> 4 kittens MEkcal = maintenance + 70 × BW × L As above
Growth
+
100 × BW
a
0.67 × 6.7 × (e
( 0.189p) 0.66) where
p = BWa/BWm
BWa = actual body weight (kg)
BWm = expected mature bodyweight
E = base of natural log 2.718
+ The age at which a cat s energy requirement settles to the adult level is around 40 weeks, although actual bodily development may continue
to 12 months especially for a large male cat.
and have been tested for digestibility and palatability. Many
come in a range of types and fl avours since cats are known
to appreciate variety in their diet (Bradshaw 1992 ). Canned
food is a heat - sterilised moist food and, as such, is a safe
product with a very long storage life and so requires no
special storage conditions. Good - quality complete dry food
made specifi cally for cats can also be used as the sole source
of nutrition. Dry food can be kept for many months provid-
ing it is stored in dry cool conditions. Offering some dry
food maintains oral hygiene in cats. Its natural abrasive
action helps to prevent build - up of plaque and reduces gum
disease. Another advantage is that it can be left out longer
than canned food, which allows the cats to adopt a more
natural feeding pattern of many small meals throughout
both the day and night. However, in general, most cats fi nd
dry foods less palatable than moist foods like meat or canned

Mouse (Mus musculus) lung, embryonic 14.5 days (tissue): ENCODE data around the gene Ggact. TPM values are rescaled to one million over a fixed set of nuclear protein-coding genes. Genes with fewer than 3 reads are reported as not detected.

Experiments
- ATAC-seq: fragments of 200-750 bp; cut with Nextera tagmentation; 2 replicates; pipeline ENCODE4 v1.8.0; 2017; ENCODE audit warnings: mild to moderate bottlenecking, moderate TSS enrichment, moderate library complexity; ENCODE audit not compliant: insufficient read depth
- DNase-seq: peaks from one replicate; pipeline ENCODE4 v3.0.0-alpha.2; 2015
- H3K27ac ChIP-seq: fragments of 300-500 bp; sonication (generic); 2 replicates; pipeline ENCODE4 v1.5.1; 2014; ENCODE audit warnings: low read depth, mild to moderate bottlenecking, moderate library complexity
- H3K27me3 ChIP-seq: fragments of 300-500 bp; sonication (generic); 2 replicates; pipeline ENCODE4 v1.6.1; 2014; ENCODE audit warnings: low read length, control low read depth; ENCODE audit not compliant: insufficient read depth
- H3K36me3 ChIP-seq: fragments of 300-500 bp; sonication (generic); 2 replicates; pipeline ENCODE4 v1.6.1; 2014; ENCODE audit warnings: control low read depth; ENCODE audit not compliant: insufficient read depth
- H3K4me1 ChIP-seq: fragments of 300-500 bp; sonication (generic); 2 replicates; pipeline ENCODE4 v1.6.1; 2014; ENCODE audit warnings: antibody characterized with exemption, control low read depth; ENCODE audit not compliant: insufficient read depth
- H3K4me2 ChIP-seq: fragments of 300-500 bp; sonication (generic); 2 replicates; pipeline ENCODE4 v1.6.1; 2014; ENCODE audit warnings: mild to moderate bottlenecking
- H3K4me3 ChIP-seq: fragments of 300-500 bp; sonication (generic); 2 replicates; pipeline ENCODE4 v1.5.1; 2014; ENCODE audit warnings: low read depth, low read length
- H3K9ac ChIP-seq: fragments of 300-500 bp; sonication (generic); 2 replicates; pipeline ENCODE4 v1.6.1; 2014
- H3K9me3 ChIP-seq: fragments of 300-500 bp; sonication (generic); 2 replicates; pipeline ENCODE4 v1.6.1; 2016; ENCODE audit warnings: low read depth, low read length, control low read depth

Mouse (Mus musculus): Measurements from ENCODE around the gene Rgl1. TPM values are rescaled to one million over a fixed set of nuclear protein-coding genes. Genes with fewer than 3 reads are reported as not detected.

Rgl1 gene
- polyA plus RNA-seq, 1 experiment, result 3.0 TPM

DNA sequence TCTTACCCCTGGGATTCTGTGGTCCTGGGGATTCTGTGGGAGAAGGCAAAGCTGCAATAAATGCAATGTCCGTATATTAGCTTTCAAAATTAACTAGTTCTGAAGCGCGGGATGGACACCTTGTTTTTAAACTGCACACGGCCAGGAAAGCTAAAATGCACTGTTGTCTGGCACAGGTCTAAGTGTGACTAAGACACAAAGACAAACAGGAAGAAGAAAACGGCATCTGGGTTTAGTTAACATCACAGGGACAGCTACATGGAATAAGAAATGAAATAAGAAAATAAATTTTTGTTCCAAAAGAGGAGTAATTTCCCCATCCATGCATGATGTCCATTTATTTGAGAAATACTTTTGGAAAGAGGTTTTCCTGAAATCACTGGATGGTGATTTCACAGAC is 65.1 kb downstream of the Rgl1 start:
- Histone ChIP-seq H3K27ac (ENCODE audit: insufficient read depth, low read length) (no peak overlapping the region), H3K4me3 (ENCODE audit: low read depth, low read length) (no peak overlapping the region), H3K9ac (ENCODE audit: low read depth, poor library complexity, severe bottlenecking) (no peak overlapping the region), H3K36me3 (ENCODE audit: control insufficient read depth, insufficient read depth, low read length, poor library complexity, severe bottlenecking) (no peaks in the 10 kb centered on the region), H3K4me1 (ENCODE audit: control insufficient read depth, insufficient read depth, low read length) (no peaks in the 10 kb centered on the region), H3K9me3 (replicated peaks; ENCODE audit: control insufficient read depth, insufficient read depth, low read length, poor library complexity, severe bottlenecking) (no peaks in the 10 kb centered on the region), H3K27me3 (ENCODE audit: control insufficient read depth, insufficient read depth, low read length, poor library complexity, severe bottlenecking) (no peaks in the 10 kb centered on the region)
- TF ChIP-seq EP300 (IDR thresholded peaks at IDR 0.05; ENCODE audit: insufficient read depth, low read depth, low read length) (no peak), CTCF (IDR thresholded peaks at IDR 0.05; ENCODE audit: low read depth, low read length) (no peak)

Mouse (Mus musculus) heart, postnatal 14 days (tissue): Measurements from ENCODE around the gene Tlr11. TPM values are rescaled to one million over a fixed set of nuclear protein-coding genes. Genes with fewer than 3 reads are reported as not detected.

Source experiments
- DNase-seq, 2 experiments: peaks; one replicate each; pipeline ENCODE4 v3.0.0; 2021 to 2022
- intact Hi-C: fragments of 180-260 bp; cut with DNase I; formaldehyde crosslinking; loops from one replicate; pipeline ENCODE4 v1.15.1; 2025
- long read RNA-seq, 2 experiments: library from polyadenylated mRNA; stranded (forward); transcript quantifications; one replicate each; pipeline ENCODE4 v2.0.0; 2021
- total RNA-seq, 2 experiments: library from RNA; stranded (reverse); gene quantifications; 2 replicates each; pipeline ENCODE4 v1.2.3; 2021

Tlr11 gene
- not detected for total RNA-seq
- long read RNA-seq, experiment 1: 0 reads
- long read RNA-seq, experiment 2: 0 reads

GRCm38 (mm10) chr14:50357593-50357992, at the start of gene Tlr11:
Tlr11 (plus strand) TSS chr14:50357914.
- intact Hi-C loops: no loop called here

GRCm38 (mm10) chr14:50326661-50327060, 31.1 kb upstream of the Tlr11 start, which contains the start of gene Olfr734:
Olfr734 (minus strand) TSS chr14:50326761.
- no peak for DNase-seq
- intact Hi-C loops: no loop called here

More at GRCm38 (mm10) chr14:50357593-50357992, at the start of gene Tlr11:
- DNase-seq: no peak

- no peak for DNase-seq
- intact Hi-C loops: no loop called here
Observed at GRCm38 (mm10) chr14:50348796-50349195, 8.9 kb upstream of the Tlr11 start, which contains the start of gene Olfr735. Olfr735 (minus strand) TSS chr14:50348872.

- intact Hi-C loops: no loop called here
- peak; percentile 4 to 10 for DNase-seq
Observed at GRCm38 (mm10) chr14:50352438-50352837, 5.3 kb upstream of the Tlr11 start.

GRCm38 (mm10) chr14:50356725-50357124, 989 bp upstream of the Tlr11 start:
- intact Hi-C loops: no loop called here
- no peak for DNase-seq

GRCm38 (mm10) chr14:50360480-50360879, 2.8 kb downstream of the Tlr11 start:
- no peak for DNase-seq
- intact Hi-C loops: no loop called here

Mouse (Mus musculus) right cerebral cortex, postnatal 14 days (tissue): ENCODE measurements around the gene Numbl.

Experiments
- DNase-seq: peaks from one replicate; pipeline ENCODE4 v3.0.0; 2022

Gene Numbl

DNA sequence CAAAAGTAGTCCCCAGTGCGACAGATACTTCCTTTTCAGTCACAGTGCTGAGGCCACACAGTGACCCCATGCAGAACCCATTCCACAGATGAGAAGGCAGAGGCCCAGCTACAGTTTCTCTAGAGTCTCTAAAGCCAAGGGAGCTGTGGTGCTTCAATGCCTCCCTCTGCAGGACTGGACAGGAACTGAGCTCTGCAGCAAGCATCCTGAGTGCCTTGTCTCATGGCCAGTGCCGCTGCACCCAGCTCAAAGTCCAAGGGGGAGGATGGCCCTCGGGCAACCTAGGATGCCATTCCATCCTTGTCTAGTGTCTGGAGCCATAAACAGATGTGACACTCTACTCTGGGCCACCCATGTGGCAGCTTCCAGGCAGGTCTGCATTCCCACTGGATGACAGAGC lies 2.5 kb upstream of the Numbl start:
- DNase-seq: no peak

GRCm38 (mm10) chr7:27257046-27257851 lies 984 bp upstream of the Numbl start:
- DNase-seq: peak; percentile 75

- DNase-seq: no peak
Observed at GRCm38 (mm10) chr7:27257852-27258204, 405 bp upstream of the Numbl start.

foods.
Diets can be made directly from raw ingredients. The
National Research Council (NRC) (2006) gives dietary
guidelines for cats, both minimum requirements and
maximum tolerable levels, and lists the composition of a
wide range of ingredients from which diets can be formu-
lated to meet the cat s nutritional requirements. Further
information can be found in Burger (1993) and Markwell
(1994) .
Water
The requirement for fresh clean water is at least as important
as that for other nutrients. The water content of the diet
affects the amount of water cats drink.
Dietary r equirements
Dietary requirements are listed in Tables 31.2 and 31.3 .
These will change with life stage as does the way in which
the food should be presented.
The NRC (2006) estimate energy requirements in normal
adult cats using an exponential equation of 100 BW
0.67 kcal
per day (BW = bodyweight in kg), which is based on data
from lean cats using indirect calorimetry (Nguyen et al.
2001 ). For overweight cats the suggested equation is
130 BW 0.4 kcal per day (Table 31.2 ).
Pregnant and l actating q ueens
Pregnant and lactating queens should be fed ad libitum on a
balanced diet (Figure 31.6 ). Specially formulated diets are
available and supplements should be avoided as they can
result in nutritional imbalances (reviewed by Legrand -
Defretin & Munday 1993 ). The NRC (2006) recommends the
equation for energy requirements for gestation to be
ME = 140 BW 0.67 kcal/day (Table 31.2 ).
Cats increase their food intake from the fi rst day of preg-
nancy and, on average, gain about 39% of their pre - mating
weight during pregnancy (reviewed in Loveridge & Rivers
1989 ). Weight gain varies with the size of the litter (accord-
ing to the equation: weight gain (g) = 888.9 + 106.5 N, where
N is the number of kittens in the litter) (Loveridge & Rivers